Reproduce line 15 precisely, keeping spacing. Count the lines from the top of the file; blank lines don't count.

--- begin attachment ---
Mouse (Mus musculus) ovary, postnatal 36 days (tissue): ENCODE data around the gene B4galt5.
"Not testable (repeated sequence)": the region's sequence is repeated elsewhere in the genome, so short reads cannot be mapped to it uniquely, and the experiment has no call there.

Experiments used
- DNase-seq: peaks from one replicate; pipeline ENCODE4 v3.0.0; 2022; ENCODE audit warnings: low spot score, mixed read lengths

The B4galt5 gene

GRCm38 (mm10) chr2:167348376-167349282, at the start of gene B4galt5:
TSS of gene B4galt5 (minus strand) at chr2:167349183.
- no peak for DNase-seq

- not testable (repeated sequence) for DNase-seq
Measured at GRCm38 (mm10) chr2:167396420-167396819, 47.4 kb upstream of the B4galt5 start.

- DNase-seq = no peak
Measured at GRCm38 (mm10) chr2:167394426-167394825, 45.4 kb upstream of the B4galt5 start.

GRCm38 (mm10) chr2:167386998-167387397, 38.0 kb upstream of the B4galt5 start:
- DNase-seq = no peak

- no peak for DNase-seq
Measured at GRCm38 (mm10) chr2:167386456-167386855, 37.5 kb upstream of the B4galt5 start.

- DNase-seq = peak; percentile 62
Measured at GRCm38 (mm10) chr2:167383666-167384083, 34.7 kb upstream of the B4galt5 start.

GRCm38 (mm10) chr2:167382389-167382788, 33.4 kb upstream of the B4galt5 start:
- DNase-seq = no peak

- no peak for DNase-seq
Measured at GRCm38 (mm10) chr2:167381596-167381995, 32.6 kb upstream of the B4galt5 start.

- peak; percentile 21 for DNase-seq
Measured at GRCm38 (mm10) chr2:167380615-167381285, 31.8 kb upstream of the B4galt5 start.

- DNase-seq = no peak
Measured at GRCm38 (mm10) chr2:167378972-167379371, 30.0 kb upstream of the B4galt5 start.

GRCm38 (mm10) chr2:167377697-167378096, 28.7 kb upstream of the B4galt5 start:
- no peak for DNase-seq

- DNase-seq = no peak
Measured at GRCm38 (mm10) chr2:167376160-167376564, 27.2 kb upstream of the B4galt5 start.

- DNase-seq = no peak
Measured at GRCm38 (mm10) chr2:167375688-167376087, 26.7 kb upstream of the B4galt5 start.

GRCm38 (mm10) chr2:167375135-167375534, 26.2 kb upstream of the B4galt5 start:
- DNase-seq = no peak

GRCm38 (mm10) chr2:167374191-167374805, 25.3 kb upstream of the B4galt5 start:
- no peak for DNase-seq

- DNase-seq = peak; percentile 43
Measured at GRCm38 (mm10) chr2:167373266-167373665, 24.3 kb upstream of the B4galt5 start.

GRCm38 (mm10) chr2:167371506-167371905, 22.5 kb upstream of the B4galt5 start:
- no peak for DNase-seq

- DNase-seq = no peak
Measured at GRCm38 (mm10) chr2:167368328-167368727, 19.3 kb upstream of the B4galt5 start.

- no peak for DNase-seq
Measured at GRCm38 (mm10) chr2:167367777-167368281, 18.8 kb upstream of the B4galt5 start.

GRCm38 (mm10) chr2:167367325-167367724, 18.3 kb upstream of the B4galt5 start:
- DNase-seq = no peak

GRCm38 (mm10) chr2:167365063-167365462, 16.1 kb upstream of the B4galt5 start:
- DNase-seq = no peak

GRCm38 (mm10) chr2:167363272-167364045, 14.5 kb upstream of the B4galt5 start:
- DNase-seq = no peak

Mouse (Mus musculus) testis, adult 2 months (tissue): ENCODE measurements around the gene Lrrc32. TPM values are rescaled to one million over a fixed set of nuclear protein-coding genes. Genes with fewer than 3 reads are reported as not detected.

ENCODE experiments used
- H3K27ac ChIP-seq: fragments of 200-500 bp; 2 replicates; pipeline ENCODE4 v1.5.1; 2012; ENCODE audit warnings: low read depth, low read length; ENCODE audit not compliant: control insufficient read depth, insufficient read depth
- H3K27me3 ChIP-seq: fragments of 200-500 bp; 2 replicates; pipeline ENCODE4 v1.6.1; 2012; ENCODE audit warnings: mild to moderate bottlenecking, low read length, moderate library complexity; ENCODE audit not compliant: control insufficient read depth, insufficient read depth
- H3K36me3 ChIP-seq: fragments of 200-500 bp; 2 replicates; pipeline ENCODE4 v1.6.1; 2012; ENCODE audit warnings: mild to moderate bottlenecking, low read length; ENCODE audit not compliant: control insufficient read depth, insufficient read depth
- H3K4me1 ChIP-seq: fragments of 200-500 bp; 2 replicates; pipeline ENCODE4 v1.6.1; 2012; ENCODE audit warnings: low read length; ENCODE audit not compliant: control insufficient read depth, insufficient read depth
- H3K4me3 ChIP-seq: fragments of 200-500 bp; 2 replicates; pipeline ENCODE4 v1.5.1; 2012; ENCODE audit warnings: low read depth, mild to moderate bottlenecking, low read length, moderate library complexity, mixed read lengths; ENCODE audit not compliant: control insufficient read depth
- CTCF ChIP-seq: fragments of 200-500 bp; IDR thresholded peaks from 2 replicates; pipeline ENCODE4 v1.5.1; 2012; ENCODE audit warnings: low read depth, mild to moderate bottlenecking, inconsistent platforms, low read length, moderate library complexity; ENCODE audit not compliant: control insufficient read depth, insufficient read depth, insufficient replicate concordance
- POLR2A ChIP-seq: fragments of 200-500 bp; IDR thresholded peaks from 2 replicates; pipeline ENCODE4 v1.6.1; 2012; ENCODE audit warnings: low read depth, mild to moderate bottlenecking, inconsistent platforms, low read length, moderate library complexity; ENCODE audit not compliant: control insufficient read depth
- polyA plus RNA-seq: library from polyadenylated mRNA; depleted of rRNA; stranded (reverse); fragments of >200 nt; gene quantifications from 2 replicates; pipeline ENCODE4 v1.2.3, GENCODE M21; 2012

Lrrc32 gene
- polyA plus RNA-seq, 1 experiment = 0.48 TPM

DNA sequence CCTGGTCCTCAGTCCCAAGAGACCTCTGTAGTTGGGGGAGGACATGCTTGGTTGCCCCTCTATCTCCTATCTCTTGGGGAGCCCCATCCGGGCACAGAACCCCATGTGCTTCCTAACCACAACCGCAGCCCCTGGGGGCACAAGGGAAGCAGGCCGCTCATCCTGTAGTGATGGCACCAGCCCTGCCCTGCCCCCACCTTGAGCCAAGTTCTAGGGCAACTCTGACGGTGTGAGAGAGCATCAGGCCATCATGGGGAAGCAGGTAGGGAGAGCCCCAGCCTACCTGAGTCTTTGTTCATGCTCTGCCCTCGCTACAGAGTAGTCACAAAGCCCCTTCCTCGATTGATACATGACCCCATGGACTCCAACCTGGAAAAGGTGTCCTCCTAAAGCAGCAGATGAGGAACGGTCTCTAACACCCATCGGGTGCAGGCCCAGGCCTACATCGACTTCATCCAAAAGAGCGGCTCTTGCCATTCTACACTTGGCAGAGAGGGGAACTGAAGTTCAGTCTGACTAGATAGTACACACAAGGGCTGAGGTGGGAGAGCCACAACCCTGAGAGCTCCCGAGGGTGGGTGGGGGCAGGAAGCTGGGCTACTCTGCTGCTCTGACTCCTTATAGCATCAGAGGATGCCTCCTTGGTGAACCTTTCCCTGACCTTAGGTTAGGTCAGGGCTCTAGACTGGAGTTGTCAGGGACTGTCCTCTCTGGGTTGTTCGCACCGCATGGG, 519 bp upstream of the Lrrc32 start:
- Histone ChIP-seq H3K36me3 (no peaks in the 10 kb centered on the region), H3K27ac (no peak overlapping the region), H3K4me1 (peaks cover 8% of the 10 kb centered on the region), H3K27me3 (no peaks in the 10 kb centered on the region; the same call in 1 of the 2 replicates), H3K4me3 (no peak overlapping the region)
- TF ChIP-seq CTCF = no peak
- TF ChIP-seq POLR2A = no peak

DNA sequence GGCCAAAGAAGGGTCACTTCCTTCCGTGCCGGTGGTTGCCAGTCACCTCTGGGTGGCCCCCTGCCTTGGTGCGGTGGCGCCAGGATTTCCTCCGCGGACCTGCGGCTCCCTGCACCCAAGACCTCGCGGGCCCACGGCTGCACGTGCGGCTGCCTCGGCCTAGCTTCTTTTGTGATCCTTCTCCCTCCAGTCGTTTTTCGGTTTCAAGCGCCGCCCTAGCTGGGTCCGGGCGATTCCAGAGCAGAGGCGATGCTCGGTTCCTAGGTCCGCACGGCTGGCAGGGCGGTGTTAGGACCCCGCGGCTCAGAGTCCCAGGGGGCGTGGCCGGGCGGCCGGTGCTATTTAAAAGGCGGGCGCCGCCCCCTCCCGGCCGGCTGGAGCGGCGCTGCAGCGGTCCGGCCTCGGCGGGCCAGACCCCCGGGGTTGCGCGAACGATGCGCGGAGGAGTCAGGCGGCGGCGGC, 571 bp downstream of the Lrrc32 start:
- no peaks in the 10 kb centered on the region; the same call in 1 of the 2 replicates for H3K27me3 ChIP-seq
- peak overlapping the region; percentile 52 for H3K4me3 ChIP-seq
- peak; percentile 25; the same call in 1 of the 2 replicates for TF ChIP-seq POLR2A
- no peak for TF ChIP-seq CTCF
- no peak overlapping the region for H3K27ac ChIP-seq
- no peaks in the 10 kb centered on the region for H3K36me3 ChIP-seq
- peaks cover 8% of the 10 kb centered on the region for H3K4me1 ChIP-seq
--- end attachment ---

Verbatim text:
- no peak for DNase-seq